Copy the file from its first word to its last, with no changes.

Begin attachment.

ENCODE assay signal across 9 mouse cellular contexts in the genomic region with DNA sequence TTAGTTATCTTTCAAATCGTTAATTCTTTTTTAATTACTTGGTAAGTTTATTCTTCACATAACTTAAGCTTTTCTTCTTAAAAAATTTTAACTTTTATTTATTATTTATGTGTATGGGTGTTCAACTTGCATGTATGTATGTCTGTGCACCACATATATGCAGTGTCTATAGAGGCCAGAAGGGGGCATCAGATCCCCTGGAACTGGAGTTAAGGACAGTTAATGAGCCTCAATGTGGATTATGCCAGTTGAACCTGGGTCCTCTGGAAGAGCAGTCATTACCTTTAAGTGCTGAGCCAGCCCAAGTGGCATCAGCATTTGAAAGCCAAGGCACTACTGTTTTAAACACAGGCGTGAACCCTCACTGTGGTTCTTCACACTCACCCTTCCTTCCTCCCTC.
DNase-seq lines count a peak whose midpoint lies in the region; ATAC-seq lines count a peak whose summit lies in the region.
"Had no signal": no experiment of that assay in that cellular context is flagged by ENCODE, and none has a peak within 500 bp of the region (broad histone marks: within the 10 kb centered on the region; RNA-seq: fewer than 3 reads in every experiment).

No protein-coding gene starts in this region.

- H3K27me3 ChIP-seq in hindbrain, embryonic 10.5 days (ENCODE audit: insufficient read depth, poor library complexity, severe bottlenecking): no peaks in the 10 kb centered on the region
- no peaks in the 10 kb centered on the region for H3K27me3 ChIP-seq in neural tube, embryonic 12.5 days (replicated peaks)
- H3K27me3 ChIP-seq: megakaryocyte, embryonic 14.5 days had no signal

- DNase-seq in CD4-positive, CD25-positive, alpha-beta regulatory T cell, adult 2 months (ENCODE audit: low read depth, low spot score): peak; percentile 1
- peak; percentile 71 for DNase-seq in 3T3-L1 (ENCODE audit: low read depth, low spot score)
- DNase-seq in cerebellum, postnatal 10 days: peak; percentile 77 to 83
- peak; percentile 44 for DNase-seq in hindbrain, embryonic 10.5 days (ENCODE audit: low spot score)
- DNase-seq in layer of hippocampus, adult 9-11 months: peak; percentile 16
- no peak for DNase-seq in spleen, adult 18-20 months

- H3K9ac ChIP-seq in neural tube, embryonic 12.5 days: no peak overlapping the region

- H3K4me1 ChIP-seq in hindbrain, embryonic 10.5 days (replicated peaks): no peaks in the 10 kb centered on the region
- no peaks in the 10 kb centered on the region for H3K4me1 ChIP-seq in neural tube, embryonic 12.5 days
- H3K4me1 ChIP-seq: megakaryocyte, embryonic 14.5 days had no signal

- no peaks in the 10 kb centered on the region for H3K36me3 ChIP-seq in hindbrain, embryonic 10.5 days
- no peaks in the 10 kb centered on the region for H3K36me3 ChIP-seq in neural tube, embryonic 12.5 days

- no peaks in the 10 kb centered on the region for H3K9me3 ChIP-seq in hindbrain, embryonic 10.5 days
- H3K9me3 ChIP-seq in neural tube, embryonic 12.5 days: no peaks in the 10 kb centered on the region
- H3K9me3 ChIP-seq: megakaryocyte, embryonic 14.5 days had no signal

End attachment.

ENCODE assay signal across 9 mouse cellular contexts in the genomic region with DNA sequence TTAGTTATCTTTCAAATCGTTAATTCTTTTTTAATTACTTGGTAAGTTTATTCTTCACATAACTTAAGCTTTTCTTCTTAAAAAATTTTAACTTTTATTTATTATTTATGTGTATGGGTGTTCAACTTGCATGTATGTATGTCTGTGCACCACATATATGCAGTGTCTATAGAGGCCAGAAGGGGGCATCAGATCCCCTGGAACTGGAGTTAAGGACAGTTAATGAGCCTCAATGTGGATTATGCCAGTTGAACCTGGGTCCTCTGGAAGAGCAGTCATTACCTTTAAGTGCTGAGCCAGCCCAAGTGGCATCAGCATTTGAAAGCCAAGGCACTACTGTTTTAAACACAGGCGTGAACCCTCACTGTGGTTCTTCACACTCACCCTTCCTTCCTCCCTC.
DNase-seq lines count a peak whose midpoint lies in the region; ATAC-seq lines count a peak whose summit lies in the region.
"Had no signal": no experiment of that assay in that cellular context is flagged by ENCODE, and none has a peak within 500 bp of the region (broad histone marks: within the 10 kb centered on the region; RNA-seq: fewer than 3 reads in every experiment).

No protein-coding gene starts in this region.

- H3K27me3 ChIP-seq in hindbrain, embryonic 10.5 days (ENCODE audit: insufficient read depth, poor library complexity, severe bottlenecking): no peaks in the 10 kb centered on the region
- no peaks in the 10 kb centered on the region for H3K27me3 ChIP-seq in neural tube, embryonic 12.5 days (replicated peaks)
- H3K27me3 ChIP-seq: megakaryocyte, embryonic 14.5 days had no signal

- DNase-seq in CD4-positive, CD25-positive, alpha-beta regulatory T cell, adult 2 months (ENCODE audit: low read depth, low spot score): peak; percentile 1
- peak; percentile 71 for DNase-seq in 3T3-L1 (ENCODE audit: low read depth, low spot score)
- DNase-seq in cerebellum, postnatal 10 days: peak; percentile 77 to 83
- peak; percentile 44 for DNase-seq in hindbrain, embryonic 10.5 days (ENCODE audit: low spot score)
- DNase-seq in layer of hippocampus, adult 9-11 months: peak; percentile 16
- no peak for DNase-seq in spleen, adult 18-20 months

- H3K9ac ChIP-seq in neural tube, embryonic 12.5 days: no peak overlapping the region

- H3K4me1 ChIP-seq in hindbrain, embryonic 10.5 days (replicated peaks): no peaks in the 10 kb centered on the region
- no peaks in the 10 kb centered on the region for H3K4me1 ChIP-seq in neural tube, embryonic 12.5 days
- H3K4me1 ChIP-seq: megakaryocyte, embryonic 14.5 days had no signal

- no peaks in the 10 kb centered on the region for H3K36me3 ChIP-seq in hindbrain, embryonic 10.5 days
- no peaks in the 10 kb centered on the region for H3K36me3 ChIP-seq in neural tube, embryonic 12.5 days

- no peaks in the 10 kb centered on the region for H3K9me3 ChIP-seq in hindbrain, embryonic 10.5 days
- H3K9me3 ChIP-seq in neural tube, embryonic 12.5 days: no peaks in the 10 kb centered on the region
- H3K9me3 ChIP-seq: megakaryocyte, embryonic 14.5 days had no signal